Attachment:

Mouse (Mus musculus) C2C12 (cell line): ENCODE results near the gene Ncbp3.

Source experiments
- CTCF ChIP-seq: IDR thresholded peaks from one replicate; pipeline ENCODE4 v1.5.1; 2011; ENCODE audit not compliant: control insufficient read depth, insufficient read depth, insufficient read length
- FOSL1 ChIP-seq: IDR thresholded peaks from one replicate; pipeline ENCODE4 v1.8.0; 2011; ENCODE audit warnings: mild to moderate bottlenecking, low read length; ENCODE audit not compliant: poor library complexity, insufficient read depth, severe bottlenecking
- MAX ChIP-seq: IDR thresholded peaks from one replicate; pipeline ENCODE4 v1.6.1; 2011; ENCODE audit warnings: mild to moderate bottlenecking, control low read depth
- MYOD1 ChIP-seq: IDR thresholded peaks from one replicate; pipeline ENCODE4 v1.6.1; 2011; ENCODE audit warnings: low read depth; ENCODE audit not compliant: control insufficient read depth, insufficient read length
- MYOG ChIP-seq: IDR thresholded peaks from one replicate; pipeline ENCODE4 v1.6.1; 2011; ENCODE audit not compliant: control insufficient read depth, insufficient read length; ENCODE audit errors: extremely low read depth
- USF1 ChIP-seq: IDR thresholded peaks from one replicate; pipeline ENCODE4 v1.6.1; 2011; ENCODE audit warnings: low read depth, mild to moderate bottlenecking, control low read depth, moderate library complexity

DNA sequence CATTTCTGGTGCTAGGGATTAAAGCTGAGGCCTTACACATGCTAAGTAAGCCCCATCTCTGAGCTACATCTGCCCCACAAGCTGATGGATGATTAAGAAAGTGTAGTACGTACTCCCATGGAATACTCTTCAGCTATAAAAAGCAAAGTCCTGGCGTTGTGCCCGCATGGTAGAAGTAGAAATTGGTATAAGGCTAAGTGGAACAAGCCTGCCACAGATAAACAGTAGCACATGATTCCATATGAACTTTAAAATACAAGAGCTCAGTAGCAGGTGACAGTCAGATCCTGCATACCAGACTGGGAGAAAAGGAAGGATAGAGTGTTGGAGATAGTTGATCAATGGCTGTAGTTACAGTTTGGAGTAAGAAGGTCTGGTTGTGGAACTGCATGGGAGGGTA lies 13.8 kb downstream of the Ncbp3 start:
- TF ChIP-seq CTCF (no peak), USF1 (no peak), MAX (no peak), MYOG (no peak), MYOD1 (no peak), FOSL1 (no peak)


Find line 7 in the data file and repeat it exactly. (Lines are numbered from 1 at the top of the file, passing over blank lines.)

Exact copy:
- MYOG ChIP-seq: IDR thresholded peaks from one replicate; pipeline ENCODE4 v1.6.1; 2011; ENCODE audit not compliant: control insufficient read depth, insufficient read length; ENCODE audit errors: extremely low read depth